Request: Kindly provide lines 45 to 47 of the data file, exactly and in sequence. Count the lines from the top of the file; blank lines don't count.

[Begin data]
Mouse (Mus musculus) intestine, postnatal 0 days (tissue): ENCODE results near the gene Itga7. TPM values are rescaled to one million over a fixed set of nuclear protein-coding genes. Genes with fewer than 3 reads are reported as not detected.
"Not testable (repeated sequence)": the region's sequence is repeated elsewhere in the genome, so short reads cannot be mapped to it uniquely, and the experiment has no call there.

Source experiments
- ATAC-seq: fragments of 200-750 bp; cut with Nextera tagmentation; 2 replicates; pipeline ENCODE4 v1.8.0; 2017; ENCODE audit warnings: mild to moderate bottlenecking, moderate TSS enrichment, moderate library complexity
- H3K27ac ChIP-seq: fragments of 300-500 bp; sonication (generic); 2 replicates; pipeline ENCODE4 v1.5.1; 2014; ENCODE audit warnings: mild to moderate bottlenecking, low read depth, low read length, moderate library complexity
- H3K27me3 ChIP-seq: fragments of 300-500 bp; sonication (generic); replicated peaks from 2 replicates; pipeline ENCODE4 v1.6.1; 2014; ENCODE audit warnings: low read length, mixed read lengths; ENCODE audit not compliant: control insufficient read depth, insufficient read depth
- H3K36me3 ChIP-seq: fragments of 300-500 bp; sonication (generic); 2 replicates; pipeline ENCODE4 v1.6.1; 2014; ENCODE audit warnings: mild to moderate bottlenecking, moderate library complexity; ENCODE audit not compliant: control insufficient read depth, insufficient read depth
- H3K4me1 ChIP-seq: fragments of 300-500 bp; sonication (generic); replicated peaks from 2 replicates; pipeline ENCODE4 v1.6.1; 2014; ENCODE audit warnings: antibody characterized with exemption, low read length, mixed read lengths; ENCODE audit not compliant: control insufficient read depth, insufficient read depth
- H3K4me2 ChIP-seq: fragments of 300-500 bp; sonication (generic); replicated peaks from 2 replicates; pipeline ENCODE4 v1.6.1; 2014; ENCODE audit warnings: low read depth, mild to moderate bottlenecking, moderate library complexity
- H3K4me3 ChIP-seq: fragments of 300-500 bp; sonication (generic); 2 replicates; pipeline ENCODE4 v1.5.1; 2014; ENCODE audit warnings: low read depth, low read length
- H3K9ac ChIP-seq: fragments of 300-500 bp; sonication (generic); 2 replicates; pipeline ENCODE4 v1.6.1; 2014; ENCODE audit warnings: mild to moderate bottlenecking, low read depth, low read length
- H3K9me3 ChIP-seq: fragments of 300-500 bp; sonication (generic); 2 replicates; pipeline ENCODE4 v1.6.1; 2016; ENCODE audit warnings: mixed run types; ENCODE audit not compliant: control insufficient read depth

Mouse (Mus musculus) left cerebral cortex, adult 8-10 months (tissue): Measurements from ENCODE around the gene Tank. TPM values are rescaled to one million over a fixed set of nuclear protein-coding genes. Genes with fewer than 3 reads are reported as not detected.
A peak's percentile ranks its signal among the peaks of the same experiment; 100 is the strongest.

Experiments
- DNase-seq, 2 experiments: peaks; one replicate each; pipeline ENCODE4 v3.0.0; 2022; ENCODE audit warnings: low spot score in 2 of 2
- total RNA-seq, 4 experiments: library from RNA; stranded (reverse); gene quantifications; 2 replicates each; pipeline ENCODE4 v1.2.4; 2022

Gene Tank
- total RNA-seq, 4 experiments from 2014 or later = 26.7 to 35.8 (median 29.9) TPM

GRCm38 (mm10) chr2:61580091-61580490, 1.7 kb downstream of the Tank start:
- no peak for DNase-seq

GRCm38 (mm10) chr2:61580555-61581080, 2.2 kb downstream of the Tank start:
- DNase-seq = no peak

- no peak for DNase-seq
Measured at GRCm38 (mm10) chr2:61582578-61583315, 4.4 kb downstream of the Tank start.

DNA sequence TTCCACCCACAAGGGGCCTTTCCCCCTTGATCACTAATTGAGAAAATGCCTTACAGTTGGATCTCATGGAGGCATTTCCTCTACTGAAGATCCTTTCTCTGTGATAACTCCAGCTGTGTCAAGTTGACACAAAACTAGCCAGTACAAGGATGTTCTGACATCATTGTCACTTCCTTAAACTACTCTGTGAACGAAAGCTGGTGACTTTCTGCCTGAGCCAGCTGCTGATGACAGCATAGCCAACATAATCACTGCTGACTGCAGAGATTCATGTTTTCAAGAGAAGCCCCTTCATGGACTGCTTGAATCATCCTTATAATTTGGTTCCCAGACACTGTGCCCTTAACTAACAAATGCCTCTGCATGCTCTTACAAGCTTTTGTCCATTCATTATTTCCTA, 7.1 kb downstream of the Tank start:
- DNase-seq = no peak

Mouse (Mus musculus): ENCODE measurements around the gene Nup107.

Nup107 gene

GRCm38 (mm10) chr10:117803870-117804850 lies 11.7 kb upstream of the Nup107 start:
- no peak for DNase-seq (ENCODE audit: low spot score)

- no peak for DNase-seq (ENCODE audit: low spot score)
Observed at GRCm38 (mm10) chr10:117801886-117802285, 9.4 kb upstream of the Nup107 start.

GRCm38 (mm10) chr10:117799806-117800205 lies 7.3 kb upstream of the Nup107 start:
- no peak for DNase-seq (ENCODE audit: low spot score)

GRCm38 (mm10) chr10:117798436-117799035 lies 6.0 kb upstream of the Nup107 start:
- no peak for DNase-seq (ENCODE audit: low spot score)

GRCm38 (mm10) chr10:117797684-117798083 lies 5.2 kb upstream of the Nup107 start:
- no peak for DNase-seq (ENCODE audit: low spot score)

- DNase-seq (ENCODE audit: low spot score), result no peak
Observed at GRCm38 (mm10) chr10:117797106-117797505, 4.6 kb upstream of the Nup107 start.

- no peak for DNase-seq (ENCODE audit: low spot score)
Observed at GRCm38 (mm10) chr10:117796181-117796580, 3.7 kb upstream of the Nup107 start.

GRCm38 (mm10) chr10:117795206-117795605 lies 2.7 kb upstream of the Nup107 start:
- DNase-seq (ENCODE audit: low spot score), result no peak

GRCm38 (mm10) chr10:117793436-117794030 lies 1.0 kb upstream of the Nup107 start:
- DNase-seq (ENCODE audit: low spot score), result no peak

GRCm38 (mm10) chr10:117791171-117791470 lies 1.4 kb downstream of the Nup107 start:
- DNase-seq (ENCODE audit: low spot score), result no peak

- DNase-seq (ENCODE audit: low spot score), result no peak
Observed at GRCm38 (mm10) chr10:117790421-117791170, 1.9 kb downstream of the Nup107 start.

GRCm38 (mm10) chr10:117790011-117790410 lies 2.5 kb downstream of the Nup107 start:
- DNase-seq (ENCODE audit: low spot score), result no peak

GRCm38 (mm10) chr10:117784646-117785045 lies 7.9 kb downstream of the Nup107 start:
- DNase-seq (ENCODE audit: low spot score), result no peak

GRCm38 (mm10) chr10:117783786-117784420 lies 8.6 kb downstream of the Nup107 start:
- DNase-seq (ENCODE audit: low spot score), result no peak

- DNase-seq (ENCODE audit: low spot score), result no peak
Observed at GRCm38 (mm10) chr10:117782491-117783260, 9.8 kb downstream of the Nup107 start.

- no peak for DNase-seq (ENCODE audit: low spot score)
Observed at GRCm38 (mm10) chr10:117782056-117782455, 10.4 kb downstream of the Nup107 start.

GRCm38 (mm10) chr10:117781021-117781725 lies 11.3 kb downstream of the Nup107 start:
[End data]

- DNase-seq (ENCODE audit: low spot score), result no peak

GRCm38 (mm10) chr10:117793436-117794030 lies 1.0 kb upstream of the Nup107 start:
- DNase-seq (ENCODE audit: low spot score), result no peak